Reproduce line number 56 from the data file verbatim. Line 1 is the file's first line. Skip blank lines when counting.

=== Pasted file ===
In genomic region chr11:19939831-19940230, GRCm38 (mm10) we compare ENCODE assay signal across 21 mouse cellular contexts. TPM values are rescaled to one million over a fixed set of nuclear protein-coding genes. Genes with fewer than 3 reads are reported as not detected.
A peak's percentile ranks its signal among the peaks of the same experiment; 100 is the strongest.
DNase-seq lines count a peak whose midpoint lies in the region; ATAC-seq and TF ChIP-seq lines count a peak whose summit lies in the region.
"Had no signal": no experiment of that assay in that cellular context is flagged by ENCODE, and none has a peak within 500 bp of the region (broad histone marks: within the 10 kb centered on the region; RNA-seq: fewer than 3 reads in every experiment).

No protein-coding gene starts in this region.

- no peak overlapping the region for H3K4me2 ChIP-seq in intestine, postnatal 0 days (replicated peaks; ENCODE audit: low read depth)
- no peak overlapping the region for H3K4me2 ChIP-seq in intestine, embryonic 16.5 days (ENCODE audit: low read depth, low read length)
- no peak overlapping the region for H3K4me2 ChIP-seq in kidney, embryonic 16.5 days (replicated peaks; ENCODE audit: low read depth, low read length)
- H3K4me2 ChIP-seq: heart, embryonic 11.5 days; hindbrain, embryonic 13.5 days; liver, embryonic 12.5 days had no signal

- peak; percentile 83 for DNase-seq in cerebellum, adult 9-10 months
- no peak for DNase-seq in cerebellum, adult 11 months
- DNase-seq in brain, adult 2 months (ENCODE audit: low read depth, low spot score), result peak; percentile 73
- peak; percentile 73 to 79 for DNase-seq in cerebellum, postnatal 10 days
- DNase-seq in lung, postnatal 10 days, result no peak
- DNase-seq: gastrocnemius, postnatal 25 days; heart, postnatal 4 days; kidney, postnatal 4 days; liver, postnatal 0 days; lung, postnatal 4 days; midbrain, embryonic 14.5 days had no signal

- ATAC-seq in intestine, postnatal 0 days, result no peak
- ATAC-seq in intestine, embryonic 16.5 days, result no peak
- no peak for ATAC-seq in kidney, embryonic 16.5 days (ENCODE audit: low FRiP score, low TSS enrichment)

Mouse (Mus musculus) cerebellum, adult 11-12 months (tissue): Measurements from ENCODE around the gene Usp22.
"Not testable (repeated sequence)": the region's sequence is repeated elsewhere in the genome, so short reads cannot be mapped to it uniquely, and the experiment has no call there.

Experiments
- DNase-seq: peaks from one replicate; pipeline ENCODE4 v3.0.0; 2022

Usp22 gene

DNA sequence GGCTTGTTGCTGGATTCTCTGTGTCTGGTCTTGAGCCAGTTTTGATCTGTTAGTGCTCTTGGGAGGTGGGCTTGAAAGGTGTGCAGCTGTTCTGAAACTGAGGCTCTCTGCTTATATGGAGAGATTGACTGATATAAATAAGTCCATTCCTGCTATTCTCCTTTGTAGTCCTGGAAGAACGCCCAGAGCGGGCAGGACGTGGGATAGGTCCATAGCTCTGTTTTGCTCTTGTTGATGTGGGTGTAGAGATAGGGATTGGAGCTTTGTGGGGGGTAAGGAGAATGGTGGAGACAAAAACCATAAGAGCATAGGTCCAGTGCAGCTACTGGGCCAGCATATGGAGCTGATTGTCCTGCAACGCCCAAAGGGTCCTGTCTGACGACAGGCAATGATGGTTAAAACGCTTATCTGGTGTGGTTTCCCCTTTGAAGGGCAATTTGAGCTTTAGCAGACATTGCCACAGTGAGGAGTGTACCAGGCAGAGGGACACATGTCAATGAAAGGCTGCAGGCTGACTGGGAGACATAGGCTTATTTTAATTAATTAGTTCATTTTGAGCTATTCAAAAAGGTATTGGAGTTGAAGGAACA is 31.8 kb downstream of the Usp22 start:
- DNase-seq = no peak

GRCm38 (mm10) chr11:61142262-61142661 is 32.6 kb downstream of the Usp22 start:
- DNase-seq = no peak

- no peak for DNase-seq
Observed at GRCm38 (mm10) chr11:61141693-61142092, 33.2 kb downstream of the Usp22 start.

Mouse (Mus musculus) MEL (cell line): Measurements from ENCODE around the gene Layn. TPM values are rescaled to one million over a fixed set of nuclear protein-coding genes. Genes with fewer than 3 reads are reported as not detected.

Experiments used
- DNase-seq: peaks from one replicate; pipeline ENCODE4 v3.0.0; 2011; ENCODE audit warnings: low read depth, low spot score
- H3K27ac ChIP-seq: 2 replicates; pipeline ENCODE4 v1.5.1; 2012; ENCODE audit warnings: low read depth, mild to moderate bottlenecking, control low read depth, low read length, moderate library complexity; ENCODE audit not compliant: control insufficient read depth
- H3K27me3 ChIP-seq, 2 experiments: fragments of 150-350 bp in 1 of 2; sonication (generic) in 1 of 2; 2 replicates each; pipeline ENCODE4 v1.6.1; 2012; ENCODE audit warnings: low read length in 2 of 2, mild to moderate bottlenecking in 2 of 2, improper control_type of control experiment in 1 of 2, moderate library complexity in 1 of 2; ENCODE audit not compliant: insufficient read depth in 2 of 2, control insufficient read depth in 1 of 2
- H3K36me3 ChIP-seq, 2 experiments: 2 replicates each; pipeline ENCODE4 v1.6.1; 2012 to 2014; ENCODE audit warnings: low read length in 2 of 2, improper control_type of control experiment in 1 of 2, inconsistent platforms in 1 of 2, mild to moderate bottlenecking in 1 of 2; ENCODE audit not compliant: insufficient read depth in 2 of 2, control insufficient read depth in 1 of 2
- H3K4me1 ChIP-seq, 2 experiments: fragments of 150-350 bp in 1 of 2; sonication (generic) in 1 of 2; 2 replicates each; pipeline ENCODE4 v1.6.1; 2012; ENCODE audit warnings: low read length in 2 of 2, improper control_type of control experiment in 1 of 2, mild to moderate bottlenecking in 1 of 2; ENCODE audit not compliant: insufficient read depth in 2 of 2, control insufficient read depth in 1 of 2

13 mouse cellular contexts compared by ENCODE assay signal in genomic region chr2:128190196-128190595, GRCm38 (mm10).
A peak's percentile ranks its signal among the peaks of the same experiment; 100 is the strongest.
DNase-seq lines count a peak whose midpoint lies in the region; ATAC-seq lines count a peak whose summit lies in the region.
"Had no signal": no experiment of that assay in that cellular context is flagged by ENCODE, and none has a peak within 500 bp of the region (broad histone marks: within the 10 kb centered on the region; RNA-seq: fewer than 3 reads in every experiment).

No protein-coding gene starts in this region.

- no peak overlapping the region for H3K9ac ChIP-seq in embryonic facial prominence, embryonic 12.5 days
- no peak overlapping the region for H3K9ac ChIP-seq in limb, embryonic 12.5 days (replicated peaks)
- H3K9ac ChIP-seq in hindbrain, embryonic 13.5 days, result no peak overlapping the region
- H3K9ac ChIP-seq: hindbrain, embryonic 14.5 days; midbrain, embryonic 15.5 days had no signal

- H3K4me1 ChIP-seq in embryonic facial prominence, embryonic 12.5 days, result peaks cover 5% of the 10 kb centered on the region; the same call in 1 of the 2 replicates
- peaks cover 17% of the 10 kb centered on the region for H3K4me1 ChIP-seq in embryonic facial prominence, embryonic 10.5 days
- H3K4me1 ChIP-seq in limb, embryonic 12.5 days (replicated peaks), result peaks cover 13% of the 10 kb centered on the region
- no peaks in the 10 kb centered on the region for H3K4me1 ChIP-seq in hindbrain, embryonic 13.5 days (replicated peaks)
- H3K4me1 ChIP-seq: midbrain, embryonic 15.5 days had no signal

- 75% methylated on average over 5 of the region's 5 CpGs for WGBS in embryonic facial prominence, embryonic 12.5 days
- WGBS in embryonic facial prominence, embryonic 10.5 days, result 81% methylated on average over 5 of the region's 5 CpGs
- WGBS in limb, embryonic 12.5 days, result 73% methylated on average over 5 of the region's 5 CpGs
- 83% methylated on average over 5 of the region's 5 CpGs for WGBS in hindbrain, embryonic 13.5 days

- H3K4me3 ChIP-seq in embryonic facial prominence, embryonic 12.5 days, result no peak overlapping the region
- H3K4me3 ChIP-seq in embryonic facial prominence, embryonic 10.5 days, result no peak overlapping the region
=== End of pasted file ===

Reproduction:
- H3K4me3 ChIP-seq in embryonic facial prominence, embryonic 10.5 days, result no peak overlapping the region